from the bed and walked with groping hands toward the open window. In the semi-darkness she moved like a tall, pale light. Down her back and across her bosom her hair fell like a caressing shadow. Her white feet made no sound.

She reached the window and knelt, her arms folded upon the low sill. She tossed the hair from before her face and looked out upon the still night. How far were the stars to-night-as cold and far as on that night of long ago when she had stood on the top of the highest hill and called to the desert for Lew!

She stayed at the window for a long time, and found meager comfort at last in the thought that Lewis could not have guessed. How could he have guessed what she herself had not known? She arose and went back to bed. Then she lay thinking and planning a course that should keep not only Lewis but also Mrs. Leighton and mammy blind to the wound she bore. And while she was in the midst of planning, sleep came and made good its ancient right to lock hands with tired youth.

Leighton was crestfallen to see in what high spirits Lew had come back from his first day with Natalie. He lost faith at once in H lne's cure. Then, as they went to bed, he clutched at a straw.

"Lew," he asked, "did you tell your pal everything?"

"Everything I could think of in the time," said Lewis, smiling. "One day isn't much when you've got half of two lives to go over. Of course there were things we forgot. We'll have them to tell to-morrow."

"Was Folly one of the things you forgot?"

"No," answered Lewis and paused, a puzzled look on his brow. He was wondering why he had remembered Folly. To-night she seemed very far away. Then he threw back his head and looked at his father. "Why did you ask that?"

Leighton did not answer for a moment. Finally he said:

"Because it's the one thing you hadn't a right to keep to yourself. I'm glad you saw that. Always start square with a woman. If you do,-afterward,-she'll forgive you anything."

Lewis went to bed with the puzzled look still on his face. It was not because he had seen anything that he had told of Folly. He had told of her simply as a part of chronology-something that couldn't be skipped without leaving a gap. Now he wondered, if he had had time to think, would he have told? He had scarcely put the question to himself when sleep blotted out thought.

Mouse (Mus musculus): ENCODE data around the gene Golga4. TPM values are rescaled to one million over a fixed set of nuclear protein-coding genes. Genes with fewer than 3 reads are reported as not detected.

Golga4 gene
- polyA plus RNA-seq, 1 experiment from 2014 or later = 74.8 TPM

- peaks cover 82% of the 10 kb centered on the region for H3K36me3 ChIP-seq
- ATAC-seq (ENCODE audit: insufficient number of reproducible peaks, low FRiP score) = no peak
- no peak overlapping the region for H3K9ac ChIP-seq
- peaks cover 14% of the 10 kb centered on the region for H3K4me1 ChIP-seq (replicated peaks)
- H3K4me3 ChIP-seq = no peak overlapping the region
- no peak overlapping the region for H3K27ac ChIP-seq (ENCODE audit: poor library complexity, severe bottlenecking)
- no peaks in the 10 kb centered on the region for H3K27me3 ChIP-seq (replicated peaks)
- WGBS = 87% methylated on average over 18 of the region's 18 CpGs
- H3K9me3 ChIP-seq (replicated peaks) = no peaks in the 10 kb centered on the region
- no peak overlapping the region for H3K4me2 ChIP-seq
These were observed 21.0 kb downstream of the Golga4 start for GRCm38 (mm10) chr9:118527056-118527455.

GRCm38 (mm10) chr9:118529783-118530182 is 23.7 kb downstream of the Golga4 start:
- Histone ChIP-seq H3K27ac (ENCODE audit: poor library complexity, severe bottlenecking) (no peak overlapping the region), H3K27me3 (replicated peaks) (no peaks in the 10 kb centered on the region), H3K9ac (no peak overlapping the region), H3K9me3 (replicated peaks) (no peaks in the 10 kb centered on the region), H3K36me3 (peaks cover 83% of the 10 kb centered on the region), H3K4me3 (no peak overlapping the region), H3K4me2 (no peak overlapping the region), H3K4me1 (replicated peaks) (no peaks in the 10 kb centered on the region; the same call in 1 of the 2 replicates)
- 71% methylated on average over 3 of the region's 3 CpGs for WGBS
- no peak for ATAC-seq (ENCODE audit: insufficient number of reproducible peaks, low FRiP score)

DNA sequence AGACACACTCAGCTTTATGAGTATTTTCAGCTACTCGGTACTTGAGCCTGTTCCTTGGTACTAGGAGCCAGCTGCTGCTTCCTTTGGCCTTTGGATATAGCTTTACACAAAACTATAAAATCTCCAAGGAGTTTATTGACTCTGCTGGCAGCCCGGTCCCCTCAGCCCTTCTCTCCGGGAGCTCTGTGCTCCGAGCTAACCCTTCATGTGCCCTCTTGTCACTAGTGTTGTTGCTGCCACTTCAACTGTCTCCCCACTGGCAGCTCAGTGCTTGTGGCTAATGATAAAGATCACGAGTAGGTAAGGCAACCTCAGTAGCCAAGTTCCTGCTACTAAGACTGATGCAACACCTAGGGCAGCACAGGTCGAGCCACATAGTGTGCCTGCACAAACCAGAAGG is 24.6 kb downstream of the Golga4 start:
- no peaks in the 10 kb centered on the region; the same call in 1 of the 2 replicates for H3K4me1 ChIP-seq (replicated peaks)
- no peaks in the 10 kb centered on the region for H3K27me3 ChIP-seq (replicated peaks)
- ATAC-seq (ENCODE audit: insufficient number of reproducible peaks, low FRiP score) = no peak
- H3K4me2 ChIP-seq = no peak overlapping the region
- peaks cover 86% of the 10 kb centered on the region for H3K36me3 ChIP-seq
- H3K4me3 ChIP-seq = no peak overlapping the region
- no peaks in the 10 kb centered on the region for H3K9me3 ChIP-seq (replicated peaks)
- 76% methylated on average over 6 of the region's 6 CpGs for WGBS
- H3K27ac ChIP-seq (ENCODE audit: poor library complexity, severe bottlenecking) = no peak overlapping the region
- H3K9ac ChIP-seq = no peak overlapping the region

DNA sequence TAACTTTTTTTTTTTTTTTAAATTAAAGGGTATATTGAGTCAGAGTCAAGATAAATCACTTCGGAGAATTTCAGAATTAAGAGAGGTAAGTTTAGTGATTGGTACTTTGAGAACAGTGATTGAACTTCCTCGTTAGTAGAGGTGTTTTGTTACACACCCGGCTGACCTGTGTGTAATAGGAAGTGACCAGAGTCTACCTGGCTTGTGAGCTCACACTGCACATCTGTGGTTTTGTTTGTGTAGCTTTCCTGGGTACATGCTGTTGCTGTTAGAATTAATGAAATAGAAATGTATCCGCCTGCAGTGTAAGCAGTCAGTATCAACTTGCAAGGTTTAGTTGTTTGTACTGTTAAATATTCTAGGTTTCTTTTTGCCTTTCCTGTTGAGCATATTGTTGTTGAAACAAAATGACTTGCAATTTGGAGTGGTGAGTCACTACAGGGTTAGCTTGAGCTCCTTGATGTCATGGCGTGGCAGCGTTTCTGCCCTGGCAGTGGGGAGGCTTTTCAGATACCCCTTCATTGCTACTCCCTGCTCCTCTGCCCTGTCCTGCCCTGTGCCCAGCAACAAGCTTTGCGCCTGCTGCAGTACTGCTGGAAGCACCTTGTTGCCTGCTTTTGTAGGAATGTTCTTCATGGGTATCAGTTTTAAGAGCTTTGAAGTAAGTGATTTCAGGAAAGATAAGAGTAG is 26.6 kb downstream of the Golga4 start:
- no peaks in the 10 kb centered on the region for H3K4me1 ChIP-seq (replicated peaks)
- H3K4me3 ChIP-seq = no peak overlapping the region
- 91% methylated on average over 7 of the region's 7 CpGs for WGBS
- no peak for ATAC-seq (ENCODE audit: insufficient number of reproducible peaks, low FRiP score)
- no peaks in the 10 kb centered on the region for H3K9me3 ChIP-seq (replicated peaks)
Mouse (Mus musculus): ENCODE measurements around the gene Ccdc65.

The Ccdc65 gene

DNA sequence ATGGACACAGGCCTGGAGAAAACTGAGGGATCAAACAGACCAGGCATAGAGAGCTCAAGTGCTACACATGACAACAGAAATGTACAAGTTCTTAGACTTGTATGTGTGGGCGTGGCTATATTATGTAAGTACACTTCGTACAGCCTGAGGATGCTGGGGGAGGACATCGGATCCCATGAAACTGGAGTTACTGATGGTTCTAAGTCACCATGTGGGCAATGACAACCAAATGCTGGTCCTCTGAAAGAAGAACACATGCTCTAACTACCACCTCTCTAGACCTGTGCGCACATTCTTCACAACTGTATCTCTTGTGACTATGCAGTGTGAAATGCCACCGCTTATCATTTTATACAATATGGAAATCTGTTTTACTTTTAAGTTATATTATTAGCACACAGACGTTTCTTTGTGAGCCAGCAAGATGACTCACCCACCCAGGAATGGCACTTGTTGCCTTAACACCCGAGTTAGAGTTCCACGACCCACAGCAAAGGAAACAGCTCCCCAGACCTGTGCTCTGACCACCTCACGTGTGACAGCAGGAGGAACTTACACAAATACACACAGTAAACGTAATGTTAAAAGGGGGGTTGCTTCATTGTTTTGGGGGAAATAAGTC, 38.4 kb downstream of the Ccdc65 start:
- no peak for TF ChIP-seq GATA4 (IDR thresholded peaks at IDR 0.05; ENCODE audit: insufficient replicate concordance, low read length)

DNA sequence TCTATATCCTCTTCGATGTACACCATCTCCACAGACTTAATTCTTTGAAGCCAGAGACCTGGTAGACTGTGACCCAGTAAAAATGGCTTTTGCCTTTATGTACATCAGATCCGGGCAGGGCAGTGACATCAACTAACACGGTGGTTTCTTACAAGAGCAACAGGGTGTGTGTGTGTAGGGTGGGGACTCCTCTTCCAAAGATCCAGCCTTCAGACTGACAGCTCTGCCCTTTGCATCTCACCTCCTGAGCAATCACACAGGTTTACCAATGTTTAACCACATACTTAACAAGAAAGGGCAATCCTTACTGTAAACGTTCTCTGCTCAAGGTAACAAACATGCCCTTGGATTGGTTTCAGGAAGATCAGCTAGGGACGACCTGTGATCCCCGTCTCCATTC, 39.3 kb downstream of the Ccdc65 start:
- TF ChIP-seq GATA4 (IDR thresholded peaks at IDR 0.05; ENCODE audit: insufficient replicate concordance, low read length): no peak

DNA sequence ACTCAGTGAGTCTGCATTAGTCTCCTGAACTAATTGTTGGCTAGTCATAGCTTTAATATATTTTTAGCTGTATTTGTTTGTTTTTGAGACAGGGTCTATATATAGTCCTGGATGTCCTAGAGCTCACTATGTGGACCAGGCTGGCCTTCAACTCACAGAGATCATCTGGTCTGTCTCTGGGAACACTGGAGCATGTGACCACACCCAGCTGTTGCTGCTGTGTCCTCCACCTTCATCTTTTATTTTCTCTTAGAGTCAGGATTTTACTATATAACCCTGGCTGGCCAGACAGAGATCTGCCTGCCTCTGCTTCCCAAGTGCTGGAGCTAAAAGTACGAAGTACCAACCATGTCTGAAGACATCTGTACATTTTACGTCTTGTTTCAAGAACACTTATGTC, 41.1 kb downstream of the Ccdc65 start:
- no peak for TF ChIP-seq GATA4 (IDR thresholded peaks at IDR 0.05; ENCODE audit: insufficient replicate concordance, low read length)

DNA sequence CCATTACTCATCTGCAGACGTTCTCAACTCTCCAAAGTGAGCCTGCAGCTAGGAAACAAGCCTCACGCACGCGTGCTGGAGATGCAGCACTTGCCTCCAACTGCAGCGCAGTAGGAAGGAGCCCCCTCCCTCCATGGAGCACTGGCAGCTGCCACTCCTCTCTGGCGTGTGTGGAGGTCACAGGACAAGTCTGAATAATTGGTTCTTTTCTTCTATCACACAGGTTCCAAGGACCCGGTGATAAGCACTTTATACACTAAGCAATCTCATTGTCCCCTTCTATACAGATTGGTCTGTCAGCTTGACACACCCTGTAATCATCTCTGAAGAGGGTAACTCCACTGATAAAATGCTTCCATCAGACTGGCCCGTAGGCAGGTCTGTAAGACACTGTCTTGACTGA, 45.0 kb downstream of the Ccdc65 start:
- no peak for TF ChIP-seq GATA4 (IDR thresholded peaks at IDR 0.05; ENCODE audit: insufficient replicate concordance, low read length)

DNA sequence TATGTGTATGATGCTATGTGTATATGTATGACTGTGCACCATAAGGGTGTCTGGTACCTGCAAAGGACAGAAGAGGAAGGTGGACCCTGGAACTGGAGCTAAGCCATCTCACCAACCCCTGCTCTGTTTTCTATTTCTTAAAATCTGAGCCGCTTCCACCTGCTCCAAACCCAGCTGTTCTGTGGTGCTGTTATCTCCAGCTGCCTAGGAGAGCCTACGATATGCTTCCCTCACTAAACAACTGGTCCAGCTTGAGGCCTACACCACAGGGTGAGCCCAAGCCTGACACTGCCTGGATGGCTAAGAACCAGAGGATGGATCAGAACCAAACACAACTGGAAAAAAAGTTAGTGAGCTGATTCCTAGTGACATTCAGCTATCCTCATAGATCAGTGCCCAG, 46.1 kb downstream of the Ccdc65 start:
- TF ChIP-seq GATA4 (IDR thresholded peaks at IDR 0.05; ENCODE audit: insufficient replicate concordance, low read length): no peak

On the next day Leighton had the bays hitched to what was left of the carryall, and with Silas and Lewis drove over to Aunt Jed's to pay his respects to Mrs. Leighton. Natalie and Lew went off for a ramble in the hills. Mammy bustled about her kitchen dreaming out a dream of an early dinner for the company, and murmuring instructions to Ephy, a pale little slip of a woman whom the household, seeking to help, had installed as helper. Mrs. Leighton stayed with Leighton out under the elms. They talked little, but they said much.

It was still early in the day when Leighton said:

"I shall call you Ann. You must call me Glen."

"Of course," answered Mrs. Leighton, and then wondered why it was "of course." "I suppose," she said aloud, "it's 'of course' because of Lew. I feel as though I were sitting here years ahead, talking to Lew when his head will be turning gray."

"Don't!" cried Leighton. "Don't say that! Lew travels a different road."

Mrs. Leighton looked up, surprised at his tone.

"Perhaps you don't see what we can see. Perhaps you don't know what you have done for Lew."

"I have done nothing for Lew," said Leighton, quickly. "If anything has been done for Lew, it was done in the years when I was far from him in body, in mind, and in spirit. Lew would have been himself without me. It is doubtful whether he would have been himself without you. I-I don't forget that."